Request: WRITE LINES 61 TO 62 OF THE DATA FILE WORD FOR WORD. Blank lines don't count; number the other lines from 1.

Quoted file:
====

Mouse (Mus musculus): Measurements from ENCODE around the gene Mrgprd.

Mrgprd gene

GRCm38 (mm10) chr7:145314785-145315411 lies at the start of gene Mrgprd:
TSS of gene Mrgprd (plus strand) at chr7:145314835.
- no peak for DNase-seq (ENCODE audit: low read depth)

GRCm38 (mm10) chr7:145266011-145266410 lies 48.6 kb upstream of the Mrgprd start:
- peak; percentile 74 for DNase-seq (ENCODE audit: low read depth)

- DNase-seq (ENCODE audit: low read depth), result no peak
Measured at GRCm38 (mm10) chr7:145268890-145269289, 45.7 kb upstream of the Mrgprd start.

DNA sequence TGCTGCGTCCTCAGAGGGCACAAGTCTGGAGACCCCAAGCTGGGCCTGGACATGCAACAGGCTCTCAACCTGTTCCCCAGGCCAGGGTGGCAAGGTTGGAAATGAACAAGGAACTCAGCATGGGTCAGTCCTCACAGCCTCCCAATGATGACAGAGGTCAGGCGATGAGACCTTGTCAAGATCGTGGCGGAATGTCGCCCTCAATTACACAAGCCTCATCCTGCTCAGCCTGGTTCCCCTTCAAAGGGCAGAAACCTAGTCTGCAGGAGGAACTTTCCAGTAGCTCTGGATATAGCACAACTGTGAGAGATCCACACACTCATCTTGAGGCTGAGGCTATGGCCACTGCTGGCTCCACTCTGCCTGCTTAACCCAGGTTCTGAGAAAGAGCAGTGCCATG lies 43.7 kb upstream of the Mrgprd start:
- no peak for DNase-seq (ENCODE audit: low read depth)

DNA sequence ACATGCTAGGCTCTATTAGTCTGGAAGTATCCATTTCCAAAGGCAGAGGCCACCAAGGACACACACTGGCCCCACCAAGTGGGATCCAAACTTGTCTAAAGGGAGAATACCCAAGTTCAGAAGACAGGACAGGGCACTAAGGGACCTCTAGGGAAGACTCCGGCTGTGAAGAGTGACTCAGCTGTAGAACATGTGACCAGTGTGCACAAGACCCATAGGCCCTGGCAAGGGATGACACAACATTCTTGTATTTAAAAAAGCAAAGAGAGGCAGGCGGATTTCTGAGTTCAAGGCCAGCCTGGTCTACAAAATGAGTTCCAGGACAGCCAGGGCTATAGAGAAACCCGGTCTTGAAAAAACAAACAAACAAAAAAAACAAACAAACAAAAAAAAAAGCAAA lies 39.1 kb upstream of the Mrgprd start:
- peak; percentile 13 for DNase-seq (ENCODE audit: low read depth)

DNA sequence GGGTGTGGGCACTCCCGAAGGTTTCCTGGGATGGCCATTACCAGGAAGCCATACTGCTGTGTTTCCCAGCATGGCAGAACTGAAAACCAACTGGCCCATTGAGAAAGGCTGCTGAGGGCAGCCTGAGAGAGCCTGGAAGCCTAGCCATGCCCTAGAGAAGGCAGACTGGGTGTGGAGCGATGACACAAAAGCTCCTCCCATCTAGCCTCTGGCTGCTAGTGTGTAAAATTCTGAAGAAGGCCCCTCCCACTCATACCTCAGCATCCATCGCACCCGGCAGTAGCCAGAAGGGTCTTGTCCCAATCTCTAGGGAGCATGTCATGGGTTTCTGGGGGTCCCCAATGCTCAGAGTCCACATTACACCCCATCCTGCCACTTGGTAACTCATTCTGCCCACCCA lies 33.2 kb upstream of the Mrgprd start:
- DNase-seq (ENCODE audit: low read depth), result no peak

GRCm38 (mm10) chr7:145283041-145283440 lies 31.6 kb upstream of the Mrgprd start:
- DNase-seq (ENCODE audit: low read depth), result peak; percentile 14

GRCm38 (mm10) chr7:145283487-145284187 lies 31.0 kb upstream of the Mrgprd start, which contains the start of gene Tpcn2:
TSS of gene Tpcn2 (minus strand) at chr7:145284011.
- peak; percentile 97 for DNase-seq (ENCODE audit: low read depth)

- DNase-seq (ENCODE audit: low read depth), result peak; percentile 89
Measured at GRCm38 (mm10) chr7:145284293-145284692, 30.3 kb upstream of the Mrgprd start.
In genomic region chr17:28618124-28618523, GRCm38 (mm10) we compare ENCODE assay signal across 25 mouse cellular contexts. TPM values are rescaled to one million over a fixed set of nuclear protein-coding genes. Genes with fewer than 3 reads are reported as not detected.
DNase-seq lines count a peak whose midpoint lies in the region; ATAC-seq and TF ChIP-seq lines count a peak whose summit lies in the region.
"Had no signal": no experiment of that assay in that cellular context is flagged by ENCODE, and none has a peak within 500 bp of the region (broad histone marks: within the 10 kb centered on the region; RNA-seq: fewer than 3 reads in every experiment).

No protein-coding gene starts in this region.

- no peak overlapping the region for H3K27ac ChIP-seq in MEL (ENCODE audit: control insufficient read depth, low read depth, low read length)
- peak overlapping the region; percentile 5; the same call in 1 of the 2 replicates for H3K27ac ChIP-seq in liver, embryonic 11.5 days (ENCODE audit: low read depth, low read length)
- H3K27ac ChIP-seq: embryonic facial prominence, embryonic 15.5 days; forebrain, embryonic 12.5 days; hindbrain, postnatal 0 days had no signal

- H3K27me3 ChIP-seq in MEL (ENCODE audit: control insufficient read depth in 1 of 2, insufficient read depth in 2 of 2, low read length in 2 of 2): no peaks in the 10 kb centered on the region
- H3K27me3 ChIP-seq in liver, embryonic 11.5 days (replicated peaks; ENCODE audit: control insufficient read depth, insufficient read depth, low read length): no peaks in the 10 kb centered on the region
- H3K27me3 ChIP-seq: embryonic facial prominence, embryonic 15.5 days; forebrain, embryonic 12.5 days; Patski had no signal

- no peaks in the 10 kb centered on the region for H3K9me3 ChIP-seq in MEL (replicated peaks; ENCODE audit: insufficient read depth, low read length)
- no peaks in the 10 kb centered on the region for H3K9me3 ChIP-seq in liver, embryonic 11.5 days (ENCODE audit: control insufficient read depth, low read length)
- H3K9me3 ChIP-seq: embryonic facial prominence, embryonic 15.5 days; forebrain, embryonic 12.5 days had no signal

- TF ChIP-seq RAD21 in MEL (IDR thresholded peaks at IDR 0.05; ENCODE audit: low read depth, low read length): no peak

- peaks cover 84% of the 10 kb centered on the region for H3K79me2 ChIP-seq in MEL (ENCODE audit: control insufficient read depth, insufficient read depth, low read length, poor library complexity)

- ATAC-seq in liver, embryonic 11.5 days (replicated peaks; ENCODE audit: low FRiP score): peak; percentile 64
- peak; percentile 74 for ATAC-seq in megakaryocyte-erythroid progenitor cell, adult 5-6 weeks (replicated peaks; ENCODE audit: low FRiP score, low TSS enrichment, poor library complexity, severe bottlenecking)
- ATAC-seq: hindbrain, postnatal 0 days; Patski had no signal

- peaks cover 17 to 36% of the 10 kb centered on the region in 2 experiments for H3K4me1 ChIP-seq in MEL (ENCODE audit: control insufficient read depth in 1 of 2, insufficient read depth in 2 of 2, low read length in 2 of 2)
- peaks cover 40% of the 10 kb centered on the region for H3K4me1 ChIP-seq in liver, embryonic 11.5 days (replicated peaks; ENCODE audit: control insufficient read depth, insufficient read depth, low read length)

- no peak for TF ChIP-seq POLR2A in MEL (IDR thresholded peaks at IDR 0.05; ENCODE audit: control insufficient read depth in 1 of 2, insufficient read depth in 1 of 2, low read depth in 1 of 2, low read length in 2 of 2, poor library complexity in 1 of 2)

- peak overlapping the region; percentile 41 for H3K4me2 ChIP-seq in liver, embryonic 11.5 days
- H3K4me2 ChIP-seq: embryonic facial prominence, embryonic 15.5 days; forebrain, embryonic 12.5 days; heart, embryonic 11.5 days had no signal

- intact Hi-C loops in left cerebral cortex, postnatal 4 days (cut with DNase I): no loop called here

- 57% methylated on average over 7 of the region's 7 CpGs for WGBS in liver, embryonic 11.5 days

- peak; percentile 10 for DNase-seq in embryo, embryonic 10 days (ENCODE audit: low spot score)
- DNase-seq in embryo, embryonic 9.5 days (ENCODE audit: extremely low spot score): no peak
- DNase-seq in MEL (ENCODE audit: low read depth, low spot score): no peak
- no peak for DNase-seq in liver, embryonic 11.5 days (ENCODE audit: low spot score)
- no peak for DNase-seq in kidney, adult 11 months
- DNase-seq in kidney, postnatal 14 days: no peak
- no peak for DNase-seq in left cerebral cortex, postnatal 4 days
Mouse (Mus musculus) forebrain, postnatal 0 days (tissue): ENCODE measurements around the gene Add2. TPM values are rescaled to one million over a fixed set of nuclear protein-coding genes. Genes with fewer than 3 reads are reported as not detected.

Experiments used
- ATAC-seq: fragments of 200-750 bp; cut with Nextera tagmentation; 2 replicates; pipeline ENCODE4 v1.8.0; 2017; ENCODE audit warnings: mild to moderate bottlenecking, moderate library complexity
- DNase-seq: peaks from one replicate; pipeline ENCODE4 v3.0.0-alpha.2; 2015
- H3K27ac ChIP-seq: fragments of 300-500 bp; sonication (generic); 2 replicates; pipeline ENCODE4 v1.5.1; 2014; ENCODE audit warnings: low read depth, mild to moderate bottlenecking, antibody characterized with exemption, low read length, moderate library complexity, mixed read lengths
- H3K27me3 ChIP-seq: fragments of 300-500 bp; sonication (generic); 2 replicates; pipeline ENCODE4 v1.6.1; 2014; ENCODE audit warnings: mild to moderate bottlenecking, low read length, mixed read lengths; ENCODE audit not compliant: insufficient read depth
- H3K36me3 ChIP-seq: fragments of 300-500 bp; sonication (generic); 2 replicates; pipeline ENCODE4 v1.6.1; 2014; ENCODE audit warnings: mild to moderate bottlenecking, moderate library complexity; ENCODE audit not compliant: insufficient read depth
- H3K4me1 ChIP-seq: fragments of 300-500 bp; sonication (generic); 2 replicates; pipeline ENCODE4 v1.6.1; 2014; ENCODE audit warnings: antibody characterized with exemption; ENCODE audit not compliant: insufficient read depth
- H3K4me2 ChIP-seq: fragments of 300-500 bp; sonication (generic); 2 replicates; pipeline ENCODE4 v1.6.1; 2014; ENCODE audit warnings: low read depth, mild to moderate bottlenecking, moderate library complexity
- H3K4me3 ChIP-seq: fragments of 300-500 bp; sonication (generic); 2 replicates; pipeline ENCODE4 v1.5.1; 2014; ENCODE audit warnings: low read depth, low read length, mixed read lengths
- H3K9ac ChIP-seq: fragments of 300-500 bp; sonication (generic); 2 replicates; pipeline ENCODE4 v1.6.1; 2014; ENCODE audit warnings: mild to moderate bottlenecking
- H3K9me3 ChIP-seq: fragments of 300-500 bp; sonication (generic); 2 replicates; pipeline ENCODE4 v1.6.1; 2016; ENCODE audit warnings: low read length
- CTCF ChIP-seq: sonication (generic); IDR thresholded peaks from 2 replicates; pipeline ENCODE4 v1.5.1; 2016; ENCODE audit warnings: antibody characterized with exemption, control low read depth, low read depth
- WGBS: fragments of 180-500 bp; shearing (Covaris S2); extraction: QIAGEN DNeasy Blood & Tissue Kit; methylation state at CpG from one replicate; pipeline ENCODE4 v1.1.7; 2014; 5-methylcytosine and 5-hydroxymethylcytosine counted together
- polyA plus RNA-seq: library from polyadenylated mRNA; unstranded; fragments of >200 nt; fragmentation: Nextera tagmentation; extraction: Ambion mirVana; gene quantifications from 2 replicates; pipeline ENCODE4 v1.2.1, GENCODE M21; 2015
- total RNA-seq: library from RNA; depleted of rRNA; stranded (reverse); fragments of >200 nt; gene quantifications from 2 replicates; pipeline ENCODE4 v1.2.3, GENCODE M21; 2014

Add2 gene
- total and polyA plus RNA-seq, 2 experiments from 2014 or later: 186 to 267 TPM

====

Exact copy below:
- H3K36me3 ChIP-seq: fragments of 300-500 bp; sonication (generic); 2 replicates; pipeline ENCODE4 v1.6.1; 2014; ENCODE audit warnings: mild to moderate bottlenecking, moderate library complexity; ENCODE audit not compliant: insufficient read depth
- H3K4me1 ChIP-seq: fragments of 300-500 bp; sonication (generic); 2 replicates; pipeline ENCODE4 v1.6.1; 2014; ENCODE audit warnings: antibody characterized with exemption; ENCODE audit not compliant: insufficient read depth